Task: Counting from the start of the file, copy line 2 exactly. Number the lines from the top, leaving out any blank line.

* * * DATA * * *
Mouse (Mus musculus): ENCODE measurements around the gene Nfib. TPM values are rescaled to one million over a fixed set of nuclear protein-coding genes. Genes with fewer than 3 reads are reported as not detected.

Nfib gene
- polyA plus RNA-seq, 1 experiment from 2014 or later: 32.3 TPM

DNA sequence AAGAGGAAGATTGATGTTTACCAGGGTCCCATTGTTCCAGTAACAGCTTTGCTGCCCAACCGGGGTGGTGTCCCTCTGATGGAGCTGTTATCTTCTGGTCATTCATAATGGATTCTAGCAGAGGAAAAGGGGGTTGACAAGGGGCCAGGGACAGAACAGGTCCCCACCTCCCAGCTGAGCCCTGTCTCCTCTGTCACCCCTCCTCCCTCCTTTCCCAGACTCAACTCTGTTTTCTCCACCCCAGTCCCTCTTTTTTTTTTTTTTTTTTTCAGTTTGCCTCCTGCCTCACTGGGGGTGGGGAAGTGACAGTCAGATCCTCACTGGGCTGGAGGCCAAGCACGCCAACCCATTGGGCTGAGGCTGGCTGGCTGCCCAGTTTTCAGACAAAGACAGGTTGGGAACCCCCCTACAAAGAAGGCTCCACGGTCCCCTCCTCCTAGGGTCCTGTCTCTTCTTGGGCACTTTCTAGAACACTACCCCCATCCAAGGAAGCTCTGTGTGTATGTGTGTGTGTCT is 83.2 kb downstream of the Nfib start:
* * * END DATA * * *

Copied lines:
Nfib gene